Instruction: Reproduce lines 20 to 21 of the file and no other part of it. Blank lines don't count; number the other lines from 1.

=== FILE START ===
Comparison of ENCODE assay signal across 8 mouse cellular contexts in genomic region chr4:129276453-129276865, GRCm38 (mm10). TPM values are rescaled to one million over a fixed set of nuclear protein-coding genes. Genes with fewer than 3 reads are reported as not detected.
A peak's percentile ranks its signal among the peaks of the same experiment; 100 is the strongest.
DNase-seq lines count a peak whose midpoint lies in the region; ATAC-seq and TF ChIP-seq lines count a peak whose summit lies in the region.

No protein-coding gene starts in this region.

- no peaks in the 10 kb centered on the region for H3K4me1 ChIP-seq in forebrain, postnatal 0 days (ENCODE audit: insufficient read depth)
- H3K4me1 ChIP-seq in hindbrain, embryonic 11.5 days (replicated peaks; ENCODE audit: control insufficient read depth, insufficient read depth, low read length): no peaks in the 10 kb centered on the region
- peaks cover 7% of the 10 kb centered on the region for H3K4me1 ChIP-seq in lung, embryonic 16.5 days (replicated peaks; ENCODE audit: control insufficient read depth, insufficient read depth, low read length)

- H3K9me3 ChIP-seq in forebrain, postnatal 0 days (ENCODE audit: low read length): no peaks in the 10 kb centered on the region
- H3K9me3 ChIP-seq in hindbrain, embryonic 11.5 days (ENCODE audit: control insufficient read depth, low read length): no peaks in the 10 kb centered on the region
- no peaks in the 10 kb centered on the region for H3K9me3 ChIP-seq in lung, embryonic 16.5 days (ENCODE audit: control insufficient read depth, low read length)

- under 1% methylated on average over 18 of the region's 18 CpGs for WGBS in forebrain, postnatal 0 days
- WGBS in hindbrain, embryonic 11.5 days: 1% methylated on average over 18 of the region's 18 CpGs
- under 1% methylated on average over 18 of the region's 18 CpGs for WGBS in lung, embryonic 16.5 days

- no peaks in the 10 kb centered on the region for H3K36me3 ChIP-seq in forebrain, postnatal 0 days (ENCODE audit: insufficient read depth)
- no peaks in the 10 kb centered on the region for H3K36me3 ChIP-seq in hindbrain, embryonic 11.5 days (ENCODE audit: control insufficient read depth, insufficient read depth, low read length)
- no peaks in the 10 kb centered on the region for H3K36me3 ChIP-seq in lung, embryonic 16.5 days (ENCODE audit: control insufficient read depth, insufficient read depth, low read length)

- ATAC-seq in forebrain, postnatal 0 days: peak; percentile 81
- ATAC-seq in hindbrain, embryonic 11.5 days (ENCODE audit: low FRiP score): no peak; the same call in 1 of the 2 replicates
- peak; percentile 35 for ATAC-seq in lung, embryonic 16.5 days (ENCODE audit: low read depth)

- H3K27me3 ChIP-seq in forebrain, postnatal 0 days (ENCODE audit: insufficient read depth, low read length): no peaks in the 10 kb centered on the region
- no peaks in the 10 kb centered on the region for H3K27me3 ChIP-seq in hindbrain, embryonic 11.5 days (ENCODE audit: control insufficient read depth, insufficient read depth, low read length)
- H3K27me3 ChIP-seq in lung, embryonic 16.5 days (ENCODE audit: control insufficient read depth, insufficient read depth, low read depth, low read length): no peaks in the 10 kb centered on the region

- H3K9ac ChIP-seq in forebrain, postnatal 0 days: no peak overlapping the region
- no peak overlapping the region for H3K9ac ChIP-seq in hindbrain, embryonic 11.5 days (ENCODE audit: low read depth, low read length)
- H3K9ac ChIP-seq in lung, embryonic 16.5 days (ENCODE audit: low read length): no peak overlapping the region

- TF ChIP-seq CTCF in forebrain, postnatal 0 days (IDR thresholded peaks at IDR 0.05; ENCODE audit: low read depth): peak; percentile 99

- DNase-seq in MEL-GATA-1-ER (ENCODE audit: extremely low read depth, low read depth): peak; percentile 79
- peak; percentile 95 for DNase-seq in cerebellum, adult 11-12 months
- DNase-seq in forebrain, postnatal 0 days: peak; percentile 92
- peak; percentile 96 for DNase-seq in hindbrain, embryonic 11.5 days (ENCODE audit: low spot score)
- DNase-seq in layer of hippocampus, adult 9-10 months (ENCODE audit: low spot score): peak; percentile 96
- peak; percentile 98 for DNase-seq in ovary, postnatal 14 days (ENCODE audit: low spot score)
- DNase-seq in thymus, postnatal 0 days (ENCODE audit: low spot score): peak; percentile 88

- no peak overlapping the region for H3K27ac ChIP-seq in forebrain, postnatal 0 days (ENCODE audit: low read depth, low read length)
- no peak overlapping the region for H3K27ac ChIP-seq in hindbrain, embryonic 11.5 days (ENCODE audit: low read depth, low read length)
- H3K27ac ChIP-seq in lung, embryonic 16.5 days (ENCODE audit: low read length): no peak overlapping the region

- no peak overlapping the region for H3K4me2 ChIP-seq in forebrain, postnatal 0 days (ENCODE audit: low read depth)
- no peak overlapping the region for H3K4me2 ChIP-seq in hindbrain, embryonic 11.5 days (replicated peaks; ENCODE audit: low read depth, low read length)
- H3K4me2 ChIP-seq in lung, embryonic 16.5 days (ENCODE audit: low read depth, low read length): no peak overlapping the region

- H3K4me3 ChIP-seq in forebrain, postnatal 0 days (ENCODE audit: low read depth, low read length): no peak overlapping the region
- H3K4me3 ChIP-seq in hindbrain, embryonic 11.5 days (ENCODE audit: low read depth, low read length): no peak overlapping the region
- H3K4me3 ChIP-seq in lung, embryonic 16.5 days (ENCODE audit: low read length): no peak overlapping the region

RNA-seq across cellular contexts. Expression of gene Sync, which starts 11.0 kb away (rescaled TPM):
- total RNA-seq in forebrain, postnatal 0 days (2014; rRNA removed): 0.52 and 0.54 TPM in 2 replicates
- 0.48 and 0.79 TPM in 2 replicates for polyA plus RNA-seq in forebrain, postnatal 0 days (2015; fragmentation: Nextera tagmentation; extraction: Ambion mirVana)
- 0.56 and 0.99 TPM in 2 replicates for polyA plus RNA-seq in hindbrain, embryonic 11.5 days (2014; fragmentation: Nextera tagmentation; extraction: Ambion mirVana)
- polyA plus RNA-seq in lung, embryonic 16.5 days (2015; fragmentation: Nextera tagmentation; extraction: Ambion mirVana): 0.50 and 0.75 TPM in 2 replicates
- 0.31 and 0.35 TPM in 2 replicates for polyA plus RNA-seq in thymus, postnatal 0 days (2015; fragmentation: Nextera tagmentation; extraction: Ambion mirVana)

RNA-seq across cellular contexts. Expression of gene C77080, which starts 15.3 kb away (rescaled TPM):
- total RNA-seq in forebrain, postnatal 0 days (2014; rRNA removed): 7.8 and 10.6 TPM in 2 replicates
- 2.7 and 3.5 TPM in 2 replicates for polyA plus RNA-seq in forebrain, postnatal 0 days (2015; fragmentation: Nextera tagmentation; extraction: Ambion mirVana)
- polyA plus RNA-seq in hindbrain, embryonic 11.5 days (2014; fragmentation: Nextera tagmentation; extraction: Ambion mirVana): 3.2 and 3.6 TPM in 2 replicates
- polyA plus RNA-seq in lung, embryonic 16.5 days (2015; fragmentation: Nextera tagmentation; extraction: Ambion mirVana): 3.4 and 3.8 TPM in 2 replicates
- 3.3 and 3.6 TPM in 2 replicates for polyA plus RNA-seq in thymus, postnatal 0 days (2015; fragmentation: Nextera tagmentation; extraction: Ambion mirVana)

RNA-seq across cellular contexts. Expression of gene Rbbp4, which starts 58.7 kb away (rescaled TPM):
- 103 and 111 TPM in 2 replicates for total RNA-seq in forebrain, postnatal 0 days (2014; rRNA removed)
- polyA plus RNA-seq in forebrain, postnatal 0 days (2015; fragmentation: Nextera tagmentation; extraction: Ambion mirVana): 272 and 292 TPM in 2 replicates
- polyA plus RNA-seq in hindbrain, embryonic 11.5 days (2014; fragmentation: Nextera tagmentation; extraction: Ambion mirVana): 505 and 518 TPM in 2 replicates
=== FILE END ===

- H3K27me3 ChIP-seq in forebrain, postnatal 0 days (ENCODE audit: insufficient read depth, low read length): no peaks in the 10 kb centered on the region
- no peaks in the 10 kb centered on the region for H3K27me3 ChIP-seq in hindbrain, embryonic 11.5 days (ENCODE audit: control insufficient read depth, insufficient read depth, low read length)